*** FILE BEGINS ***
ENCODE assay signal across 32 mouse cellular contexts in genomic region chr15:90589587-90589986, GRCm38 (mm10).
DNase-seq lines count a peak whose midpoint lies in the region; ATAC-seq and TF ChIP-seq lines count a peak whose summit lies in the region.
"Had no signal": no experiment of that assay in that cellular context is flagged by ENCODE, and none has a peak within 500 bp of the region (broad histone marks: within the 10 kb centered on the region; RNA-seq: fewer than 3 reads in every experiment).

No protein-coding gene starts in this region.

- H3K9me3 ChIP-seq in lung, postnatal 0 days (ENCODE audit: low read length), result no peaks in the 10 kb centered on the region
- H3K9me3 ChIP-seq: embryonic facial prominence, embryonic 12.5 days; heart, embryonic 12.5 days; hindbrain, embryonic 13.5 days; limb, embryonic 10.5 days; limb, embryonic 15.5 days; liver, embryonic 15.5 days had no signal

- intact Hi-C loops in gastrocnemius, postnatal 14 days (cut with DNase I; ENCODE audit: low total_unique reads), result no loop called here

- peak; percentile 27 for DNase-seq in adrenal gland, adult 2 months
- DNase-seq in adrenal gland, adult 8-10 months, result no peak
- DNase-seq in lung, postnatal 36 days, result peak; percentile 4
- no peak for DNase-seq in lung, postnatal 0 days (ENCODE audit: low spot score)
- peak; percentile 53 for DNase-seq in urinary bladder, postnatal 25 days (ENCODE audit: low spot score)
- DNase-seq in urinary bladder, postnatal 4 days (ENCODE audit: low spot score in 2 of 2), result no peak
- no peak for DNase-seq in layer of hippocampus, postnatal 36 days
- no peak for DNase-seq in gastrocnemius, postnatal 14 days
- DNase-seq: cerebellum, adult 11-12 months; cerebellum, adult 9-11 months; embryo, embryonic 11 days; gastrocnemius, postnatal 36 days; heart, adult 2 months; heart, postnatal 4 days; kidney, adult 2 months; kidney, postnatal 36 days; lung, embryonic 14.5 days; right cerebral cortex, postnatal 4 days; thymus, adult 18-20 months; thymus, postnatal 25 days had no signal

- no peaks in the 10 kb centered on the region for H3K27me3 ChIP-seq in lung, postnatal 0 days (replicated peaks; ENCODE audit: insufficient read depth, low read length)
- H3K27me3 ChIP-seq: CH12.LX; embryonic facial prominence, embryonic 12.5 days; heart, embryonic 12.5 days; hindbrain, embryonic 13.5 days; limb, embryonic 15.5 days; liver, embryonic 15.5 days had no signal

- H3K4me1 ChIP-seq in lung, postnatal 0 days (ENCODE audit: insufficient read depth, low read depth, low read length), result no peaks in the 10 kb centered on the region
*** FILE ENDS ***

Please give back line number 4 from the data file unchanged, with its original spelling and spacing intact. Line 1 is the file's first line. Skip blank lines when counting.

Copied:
No protein-coding gene starts in this region.